While ship recycling topic suggests the end of life cycle of ships, it is in fact related to the whole life cycle of the ship. Some aspects to be considered in ship recycling are the legislative background, practical experience gained and the risks that stakeholders might face.
When talking about conventions for ship recycling, we might ask ourselves why a convention is necessary. Most of us have probably seen the pictures of ship recycling facilities in South Asia, where people are walking in mud barefooted, in actually inacceptable conditions. There are actual reports of the health and safety conditions of these facilities and they could be described as "hell on earth", so the footages are not lying. On the other hand, there is an increasing public awareness nowadays and no practicable international legislation so far. Therefore, something must be done about ship recycling.
There is of course, the Hong Kong International Convention for the Safe and Environmentally Sound Recycling of Ships, developed in 2009, but unfortunately not yet entered into force, as only five countries have signed it and with yet no ratification at all. But hopefully, there might be a step forward in the future. Hong Kong Convention is applicable to all merchant ships above 500GT and to all ship recycling facilities. The key issues of the Convention are Inventory of Hazardous Materials and Authorization of Ship Recycling Facilities. The Convention contains a guideline for the development of Inventory of Hazardous Materials (IHM) and guidelines for safe and environmentally sound ship recycling.
The IHM is a Documentation of Hazardous Materials possibly on board of ships. For the preparation of an IHM, there are different methods for new buildings and existing ships. With the Hong Kong Convention not being in force yet, we are in fact mostly working according to the requirements for existing ships. There are three different IHM parts, whereby Part I of the IHM is most important as it deals with the ship in operation and from that we are dealing mostly with Hazardous Materials displayed in the table, mainly with asbestos.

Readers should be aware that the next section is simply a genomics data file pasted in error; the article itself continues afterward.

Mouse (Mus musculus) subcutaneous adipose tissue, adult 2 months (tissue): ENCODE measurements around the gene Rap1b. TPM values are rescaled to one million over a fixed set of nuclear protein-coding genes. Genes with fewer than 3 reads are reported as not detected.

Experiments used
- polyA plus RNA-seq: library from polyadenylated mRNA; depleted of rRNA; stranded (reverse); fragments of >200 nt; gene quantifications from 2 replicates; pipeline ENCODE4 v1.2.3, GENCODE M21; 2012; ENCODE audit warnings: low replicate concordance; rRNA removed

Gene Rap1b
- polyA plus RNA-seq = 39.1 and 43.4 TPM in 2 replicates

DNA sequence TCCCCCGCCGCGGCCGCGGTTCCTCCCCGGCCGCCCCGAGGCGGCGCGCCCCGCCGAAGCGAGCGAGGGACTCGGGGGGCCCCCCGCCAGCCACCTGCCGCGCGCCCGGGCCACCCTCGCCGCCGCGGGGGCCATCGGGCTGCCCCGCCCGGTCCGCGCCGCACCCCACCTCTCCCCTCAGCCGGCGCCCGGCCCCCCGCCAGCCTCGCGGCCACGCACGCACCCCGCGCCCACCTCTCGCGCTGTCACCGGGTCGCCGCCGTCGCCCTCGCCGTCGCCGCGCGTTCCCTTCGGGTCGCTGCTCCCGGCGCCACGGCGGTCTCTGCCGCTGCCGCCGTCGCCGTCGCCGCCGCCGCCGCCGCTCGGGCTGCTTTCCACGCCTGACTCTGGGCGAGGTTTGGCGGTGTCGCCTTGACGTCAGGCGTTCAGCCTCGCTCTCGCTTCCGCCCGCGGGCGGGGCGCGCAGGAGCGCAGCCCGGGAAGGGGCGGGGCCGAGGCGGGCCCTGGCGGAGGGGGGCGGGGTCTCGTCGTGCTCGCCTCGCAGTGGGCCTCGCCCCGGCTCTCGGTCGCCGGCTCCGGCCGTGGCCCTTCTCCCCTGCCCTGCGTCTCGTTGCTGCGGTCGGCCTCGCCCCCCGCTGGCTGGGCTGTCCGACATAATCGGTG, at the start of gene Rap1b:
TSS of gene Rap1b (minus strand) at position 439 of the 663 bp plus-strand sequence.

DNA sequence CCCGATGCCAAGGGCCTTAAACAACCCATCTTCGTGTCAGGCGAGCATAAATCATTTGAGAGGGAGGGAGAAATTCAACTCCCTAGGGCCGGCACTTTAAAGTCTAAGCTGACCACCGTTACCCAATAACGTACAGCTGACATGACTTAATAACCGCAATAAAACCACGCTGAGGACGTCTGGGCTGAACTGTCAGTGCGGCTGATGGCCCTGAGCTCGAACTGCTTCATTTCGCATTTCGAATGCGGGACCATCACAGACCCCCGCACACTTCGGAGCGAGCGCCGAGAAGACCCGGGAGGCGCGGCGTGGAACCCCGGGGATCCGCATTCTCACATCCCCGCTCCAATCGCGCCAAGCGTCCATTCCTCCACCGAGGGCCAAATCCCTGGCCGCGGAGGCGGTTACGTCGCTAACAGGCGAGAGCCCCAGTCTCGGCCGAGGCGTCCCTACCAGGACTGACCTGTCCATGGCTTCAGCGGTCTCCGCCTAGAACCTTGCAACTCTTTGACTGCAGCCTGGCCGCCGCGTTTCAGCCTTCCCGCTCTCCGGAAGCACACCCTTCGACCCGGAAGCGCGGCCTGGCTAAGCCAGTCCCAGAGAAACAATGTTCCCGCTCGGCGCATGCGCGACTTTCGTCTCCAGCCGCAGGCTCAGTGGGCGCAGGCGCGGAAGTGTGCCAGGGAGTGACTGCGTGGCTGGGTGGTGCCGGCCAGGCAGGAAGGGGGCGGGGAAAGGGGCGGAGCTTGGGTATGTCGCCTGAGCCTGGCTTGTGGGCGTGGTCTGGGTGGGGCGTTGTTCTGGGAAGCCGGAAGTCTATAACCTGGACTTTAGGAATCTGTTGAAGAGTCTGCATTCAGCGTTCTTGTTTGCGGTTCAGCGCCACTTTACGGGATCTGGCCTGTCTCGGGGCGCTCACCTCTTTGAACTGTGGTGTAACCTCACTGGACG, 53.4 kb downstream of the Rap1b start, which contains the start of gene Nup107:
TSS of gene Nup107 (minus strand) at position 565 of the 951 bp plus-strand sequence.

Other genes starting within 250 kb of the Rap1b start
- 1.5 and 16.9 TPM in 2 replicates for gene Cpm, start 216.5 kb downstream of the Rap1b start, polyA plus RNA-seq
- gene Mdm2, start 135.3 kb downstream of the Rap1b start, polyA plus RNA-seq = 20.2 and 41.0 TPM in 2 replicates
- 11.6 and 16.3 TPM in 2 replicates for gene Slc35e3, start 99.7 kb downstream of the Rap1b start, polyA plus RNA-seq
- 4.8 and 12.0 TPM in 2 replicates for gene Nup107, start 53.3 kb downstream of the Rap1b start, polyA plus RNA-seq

There are mainly three reasons for preparation of IHMs. For new ship buildings, they are prepared according to requirements for existing ships, as the shipyard wants to be compliant with contractual requirements of ship owner. On the other side, the ship owner can claim rework before ship's delivery from the ship, for example if the owner orders an asbestos free ship. The IHM for existing ships are being prepared in compliance with requirements of environmental labels such as the German 'Blauer Engel'. The ship owner can also claim rework during warranty period of the ship. Last, there are IHM for ships to be delivered to Ship Recycling Facility, which are quite rare actually; in the circumstance IMO-compliant green recycling is being asked.
Steps of preparation of IHM for Existing Ships
The ship recycling facilities require obviously occupational health and safety, people involved need to be trained, and have to use Personal Protective Equipment (PPE). The ship recycling yard must be able to handle Hazardous Materials (HazMats) in a safe way and store them in disposal facilities. The IHM is there to match ship and ship recycling facility and is obviously important for detailed planning of the ship recycling.
As the Hong Kong Convention is not in force yet and probably not be for several years to come, the EU started to draft their own proposal for a regulation of the European Parliament and of the Council on ship recycling. The Draft report contains a ship recycling plan for all EU ships going for recycling and an inventory of hazardous materials for all ships calling at EU ports. Something that was heavily discussed recently was a financial mechanism to finance environmentally sound ship recycling.
From my own experience, most people are concerned about asbestos. There are indeed regions were asbestos is banned, but not as much as desired as shown in the picture below. Asbestos is still being or has been used in about 3.500 products, so new buildings often still do contain Asbestos
The areas where asbestos is usually found can be quite extent. If you have to exchange that, it will most probably be very costly for the stakeholders.
The challenges involved in ship recycling come from the globalization of supply chains, as banned materials are still used in shipping industry and asbestos is not banned in many countries. Another important issue for ship owners is that Port State Control in Australia and Netherlands may lead to detentions and penalties. In case inspections made on board result in finding Hazardous Materials, this could bring financial implications and difficulties to find new charterers.
The shipowner therefore, has highest risks as he owns the ship for a long period of time and lacks of control of suppliers of shipbuilder. However, the ship owner is also the decision maker and can change industry as a client of shipyards, suppliers and classification societies. The best thing to properly deal with the mentioned risks and dangers is to conduct inspections and samplings for identification of wrong declarations and control of new ships prior to delivery from the shipyard. Ship Recycling is actually not only for old ships, it´s from cradle to grave!
Source: safety4sea. 15 May 2013http://www.safety4sea.com/analysis/123/191/ship-recycling-developments